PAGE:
What’s ‘fare’? MTA weighs raising prices as train, bus ridership struggles to rebound

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Mark Hallum

By Mark Hallum

The November meeting of the MTA board on Wednesday left transit advocates with much to digest with eviscerating cuts and over 9,000 in staff reductions.

But one thing the agency still seems to be chewing on is in the conundrum of raising fares by a dollar to make up for ridership losses due to COVID-19 and repelling riders because the fare is becoming too costly for New Yorkers who need mass transit.

The notion of whether the toll increase should be applied to all riders or simply off peak and weekend riders did not appeal to MTA Chairman Pat Foye who sees the majority of the folks riding during these hours to be tourists, an industry which he does not foresee a comeback any sooner than 2025.

“I think the instinct to charge others other than regular customers is a sound one, but let’s be realistic. For instance, New York City and Company reported the other day that in 2019 there were 66 or 67 million tourists and visitors to New York, a lot of them rode subways and buses and they expect in 2020, it’s going to be a third of that and we’re not going to get back to 2019 levels until 2025,” Foye said. “The point being, there are going to be a lot fewer customers coming to New York than that extra increase could be applied to.”

For now, the MTA is holding out for a contribution from the federal government with an ask of $12 billion in stimulus funding. By December, the board is expected to adopt a budget, one that could include 40% service cuts across subways and buses as well as 50% cuts to commuter lines.

The agency will also take action on whether or not to take out a $2.9 billion loan from the federal reserve. But further borrowing is no longer with the MTA’s outstanding debt expected to reach $50 billion by 2024, according to state Comptroller Thomas DiNapoli.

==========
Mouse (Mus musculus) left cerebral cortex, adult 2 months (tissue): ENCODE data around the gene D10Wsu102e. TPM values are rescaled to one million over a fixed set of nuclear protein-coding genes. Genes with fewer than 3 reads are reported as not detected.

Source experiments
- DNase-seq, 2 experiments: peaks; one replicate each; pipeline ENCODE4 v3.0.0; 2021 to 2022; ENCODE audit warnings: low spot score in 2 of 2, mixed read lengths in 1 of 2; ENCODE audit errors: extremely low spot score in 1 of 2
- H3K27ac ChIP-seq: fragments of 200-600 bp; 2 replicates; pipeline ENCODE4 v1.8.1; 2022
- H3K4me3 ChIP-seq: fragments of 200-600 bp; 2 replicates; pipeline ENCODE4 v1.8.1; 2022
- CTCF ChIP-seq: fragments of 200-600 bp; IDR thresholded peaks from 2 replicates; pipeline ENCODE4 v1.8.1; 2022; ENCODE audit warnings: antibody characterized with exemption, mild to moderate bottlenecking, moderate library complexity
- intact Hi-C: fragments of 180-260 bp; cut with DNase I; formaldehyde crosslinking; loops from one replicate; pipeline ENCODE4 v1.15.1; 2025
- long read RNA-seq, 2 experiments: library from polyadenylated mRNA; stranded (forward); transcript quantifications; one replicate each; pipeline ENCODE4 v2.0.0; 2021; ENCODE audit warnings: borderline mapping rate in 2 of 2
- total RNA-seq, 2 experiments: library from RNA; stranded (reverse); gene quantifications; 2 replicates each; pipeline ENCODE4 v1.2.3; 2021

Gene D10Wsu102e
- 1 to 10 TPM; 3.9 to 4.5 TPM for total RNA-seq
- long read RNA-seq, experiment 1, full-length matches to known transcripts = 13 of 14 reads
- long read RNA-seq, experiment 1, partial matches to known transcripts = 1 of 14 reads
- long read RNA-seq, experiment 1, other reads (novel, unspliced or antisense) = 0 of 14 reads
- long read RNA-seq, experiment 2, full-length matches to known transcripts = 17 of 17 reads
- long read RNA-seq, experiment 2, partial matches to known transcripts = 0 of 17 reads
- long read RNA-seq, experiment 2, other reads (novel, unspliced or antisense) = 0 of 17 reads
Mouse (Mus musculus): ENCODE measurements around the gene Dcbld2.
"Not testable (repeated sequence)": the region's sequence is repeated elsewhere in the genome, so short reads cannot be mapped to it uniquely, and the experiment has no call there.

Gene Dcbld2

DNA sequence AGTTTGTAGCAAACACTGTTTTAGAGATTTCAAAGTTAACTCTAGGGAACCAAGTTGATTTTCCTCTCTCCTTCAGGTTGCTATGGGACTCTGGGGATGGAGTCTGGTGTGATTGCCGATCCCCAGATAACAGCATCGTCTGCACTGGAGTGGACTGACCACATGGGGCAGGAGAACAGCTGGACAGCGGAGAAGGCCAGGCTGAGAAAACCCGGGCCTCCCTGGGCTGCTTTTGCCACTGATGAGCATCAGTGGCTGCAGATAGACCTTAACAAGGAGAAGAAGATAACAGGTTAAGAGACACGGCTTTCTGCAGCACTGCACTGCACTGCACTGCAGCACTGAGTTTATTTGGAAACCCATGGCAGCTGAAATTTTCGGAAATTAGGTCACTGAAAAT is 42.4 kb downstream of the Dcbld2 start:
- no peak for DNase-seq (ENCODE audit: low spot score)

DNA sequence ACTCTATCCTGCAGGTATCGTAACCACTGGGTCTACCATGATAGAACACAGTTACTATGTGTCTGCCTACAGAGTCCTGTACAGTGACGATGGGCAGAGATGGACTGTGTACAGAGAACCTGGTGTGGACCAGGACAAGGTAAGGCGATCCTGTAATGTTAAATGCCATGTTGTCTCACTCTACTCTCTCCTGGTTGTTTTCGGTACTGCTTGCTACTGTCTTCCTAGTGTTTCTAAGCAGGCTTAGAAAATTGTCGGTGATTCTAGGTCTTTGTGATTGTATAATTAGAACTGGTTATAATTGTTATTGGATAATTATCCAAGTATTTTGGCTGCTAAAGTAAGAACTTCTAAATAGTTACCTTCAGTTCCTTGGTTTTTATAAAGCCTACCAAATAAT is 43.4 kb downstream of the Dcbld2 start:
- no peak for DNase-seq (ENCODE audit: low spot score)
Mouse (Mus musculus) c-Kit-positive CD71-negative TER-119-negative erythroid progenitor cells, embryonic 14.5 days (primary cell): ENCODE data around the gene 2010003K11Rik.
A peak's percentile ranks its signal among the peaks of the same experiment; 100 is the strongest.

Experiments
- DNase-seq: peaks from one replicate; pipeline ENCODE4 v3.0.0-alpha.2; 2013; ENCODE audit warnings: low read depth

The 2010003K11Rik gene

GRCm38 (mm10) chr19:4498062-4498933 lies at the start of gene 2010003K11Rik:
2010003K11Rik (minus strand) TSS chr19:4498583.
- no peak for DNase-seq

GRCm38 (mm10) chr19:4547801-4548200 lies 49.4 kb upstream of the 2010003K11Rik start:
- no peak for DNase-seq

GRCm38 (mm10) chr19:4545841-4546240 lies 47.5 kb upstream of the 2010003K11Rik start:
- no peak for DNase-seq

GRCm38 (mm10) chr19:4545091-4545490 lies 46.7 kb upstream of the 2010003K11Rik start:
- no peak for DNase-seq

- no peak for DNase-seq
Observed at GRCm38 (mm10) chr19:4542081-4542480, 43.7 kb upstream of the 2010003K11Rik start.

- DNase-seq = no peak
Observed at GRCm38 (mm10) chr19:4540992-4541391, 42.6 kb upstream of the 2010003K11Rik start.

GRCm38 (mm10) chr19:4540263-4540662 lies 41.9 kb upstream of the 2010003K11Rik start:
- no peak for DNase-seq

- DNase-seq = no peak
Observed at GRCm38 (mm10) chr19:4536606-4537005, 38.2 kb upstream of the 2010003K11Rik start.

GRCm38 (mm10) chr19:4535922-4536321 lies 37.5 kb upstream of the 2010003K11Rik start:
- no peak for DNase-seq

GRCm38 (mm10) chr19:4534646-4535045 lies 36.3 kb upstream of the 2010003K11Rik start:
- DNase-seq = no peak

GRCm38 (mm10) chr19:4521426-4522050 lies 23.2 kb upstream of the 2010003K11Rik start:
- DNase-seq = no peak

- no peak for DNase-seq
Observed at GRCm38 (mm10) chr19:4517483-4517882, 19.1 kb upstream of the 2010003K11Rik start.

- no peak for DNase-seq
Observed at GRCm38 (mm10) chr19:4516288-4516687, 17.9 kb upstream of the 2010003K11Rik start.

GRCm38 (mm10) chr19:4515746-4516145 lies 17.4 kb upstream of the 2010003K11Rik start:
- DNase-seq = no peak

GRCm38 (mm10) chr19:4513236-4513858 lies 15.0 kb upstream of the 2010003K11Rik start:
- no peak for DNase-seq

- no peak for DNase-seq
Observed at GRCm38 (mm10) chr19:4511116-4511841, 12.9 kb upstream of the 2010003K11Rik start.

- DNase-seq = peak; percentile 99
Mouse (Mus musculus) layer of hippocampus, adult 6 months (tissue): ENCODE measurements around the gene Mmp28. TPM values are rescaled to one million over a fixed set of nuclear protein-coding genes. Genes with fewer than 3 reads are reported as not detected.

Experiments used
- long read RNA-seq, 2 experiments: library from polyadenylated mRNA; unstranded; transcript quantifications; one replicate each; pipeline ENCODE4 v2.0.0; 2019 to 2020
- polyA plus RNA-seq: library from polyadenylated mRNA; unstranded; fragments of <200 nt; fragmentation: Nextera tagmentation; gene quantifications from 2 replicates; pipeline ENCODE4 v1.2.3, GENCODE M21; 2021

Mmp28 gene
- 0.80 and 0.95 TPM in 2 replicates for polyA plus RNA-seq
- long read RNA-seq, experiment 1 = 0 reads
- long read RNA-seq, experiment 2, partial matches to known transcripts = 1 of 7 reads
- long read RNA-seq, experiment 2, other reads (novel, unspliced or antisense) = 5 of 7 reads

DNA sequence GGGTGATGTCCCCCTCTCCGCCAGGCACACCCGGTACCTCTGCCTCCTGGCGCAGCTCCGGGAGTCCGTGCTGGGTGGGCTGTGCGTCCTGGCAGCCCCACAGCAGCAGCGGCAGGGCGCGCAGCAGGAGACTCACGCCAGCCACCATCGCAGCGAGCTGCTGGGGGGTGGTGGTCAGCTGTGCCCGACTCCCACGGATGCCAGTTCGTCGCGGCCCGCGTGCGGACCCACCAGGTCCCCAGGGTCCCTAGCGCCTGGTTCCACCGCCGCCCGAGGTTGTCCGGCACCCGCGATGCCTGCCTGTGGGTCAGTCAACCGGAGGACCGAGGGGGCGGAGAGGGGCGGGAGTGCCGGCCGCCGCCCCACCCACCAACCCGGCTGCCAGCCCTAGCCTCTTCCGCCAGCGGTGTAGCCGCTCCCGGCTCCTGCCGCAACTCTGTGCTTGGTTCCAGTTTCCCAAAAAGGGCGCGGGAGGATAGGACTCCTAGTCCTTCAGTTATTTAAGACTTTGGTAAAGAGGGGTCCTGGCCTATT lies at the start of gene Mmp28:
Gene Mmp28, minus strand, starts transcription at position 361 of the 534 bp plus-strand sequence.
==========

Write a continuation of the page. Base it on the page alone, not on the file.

So where can the MTA go for a little cash?

Congestion pricing, or Central Business District Tolling, has been authorized by the state legislature since early in 2019 and the federal government has been reluctant to approve the proposal for nearly as long.

With President-elect Joe Biden, who has adopted an aggressive strategy for infrastructure improvements across the country, Foye was hopeful that this could become an active funding stream sooner rather than later, but this was cooled by the fact that the tolling into lower Manhattan is nowhere near ready to launch in immediate terms.

“We are hopeful that the Biden administration will take a different view of the processing of congestion pricing,” Foye said. “Obviously the new administration isn’t going to be in place until Jan. 20 and then staff has to be put in place, but we’re very hopeful and believe that the new administration will have a far more enlightened view on the processing of an application that’s been sitting in Washington for over 18-19 months.”

According to Foye, the prospect of congestion pricing getting up and running in 2021 is not great, however.

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